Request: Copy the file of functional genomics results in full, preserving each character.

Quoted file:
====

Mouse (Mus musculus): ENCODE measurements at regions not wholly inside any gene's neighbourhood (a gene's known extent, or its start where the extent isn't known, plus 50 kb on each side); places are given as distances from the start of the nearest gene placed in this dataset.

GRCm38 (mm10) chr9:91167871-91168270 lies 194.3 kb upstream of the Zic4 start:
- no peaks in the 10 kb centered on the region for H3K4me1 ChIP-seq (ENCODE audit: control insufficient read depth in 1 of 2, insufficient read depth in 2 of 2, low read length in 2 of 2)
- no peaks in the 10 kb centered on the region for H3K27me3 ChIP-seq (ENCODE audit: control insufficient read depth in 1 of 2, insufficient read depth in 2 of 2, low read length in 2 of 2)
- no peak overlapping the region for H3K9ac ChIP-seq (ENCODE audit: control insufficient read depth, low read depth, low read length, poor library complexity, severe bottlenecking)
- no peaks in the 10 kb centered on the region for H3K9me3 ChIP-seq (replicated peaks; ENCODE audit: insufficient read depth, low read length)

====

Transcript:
Mouse (Mus musculus): ENCODE measurements at regions not wholly inside any gene's neighbourhood (a gene's known extent, or its start where the extent isn't known, plus 50 kb on each side); places are given as distances from the start of the nearest gene placed in this dataset.

GRCm38 (mm10) chr9:91167871-91168270 lies 194.3 kb upstream of the Zic4 start:
- no peaks in the 10 kb centered on the region for H3K4me1 ChIP-seq (ENCODE audit: control insufficient read depth in 1 of 2, insufficient read depth in 2 of 2, low read length in 2 of 2)
- no peaks in the 10 kb centered on the region for H3K27me3 ChIP-seq (ENCODE audit: control insufficient read depth in 1 of 2, insufficient read depth in 2 of 2, low read length in 2 of 2)
- no peak overlapping the region for H3K9ac ChIP-seq (ENCODE audit: control insufficient read depth, low read depth, low read length, poor library complexity, severe bottlenecking)
- no peaks in the 10 kb centered on the region for H3K9me3 ChIP-seq (replicated peaks; ENCODE audit: insufficient read depth, low read length)